(2008). "The Chandelier Model," Bhaktivedanta Institute, Alachua, FL
(2008). The Chandelier Model
Bhaktivedanta Institute, Alachua, FL
Thompson, Richard. "The Chandelier Model." Alachua, FL: Bhaktivedanta Institute, 2008.
On April 27th, 1976, Srila Prabhupada wrote a letter to Svrupa Damodara Das describing a model of the universe as described in the 5th Canto of the Srimad Bhagavatam. He asked his disciples with Ph.D’s to study the 5th Canto with the aim of making a model for a Vedic Planetarium. In this essay I will outline how such a model could be designed.
This model has been called the “chandelier model” since it hangs down from a point of suspension situated above it. Srila Prabhupada said, “My final decision is that the universe is just like a tree, with root upwards. Just as a tree has branches and leaves so the universe is also composed of planets which are fixed up in the tree like the leaves, flowers, fruits, etc. of the tree. The pivot is the pole star, and the whole tree is rotating on this pivot. Mount Sumeru is the center, trunk, and is like a steep hill... The tree is turning and therefore, all the branches and leaves turn with the tree. The planets have their fixed orbits, but still they are turning with the turning of the great tree. There are pathways leading from one planet to another made of gold, copper, etc., and these are like the branches. Distances are also described in the 5th Canto just how far one planet is from another. We can see that at night, how the whole planetary system is turning around, the pole star being the pivot. Each planet has its orbit fixed but the sun is moving up and down, north and south.”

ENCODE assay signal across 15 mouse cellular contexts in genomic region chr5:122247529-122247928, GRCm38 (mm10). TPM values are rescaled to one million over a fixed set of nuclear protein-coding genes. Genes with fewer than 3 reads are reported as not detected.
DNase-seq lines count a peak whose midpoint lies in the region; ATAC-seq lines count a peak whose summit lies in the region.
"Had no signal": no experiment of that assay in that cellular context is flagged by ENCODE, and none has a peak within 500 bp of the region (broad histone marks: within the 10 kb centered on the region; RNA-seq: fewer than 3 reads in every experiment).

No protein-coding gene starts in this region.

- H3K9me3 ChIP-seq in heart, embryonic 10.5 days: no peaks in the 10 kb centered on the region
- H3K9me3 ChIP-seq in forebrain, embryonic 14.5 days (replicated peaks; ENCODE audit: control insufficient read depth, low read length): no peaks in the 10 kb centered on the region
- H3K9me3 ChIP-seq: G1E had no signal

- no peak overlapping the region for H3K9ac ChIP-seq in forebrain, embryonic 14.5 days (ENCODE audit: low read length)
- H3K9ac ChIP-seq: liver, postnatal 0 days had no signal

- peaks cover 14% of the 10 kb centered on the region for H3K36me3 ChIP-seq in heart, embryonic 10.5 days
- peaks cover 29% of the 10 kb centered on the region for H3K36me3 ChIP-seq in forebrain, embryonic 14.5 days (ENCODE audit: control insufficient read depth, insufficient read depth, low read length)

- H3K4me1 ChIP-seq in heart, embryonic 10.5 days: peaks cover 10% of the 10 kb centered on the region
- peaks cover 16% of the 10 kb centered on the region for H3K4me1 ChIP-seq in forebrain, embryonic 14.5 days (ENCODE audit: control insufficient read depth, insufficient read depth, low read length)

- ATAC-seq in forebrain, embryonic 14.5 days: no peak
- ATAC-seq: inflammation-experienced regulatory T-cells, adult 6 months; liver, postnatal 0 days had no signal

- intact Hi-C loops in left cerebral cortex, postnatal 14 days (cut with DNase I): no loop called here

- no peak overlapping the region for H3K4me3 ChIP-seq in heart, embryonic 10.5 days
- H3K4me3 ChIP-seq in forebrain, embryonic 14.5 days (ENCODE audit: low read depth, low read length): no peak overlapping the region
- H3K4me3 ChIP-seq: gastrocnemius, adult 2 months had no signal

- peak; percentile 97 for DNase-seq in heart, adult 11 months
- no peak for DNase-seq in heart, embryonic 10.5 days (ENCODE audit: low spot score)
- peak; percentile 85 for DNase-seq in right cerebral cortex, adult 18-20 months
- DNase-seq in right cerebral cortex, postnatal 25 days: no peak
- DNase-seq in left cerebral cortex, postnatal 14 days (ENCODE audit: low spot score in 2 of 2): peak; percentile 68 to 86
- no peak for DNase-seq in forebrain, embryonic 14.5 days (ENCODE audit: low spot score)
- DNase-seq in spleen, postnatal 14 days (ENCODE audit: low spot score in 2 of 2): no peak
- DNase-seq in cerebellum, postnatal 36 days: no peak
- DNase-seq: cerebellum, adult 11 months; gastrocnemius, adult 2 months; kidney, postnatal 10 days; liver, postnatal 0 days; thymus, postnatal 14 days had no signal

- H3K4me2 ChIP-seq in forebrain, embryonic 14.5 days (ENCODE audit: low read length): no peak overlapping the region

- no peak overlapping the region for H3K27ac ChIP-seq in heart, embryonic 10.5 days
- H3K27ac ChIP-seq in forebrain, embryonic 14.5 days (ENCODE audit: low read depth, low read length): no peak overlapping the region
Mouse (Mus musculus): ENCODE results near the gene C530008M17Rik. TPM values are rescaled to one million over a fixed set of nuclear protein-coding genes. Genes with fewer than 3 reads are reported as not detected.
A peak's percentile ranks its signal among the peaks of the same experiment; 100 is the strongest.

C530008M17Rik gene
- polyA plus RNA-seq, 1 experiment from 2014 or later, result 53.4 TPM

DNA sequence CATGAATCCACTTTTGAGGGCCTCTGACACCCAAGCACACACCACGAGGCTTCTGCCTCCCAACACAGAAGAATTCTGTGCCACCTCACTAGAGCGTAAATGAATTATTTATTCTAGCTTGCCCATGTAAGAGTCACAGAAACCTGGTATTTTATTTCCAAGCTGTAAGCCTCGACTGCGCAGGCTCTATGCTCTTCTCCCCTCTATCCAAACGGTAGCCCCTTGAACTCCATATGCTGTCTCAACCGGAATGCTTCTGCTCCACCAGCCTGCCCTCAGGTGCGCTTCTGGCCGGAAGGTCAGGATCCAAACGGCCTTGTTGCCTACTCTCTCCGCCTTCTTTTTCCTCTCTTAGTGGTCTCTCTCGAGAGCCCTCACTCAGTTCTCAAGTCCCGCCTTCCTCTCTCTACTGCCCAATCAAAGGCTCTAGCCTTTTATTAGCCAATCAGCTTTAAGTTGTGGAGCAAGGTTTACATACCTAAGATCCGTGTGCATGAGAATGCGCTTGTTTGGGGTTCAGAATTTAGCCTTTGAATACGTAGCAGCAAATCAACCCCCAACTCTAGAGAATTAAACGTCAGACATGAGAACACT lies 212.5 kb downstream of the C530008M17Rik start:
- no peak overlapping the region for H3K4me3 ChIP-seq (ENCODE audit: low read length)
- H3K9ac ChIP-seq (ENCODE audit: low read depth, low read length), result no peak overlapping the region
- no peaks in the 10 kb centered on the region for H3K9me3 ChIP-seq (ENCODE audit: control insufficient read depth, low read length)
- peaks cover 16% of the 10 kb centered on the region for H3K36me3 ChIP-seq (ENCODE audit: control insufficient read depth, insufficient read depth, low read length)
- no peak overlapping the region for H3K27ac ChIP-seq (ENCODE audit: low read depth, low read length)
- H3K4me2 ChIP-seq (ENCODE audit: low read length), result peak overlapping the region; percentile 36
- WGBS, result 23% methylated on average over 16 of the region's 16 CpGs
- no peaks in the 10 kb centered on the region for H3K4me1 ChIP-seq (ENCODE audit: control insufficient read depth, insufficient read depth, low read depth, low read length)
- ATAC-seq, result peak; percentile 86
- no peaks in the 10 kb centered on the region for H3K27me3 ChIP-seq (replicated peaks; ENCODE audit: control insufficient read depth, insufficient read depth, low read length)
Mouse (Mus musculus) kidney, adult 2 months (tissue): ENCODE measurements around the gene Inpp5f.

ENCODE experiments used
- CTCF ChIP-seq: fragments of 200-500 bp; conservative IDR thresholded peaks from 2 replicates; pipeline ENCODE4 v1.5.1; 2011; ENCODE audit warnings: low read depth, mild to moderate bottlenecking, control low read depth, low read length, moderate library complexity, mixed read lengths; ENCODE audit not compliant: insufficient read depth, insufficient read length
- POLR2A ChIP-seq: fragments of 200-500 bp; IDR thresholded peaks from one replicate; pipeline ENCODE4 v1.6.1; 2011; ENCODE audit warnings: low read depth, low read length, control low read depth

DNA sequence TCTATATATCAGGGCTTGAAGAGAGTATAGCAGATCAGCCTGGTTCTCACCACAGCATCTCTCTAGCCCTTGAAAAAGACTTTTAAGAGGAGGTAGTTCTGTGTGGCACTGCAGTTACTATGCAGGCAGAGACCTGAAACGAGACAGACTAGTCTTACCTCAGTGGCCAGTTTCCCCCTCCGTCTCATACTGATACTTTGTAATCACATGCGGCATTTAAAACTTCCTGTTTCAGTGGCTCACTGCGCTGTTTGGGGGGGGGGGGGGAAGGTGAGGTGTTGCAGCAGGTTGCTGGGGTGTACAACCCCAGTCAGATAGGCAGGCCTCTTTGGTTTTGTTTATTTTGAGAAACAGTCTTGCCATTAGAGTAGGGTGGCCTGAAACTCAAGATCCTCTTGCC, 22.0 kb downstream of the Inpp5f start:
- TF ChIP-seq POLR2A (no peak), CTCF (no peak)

From this we can imagine spheres representing planets connected to a central axis by pathways of gold, copper, etc. The axis is attached to the ceiling at its upper end. The entire arrangement will rotate about the central axis, and the planets will have their own orbits that also rotate as part of the upside-down tree. This is reminiscent of a mechanical solar system model known as an orrery, as shown in the figure. We can imagine this machine inverted and hung from the ceiling.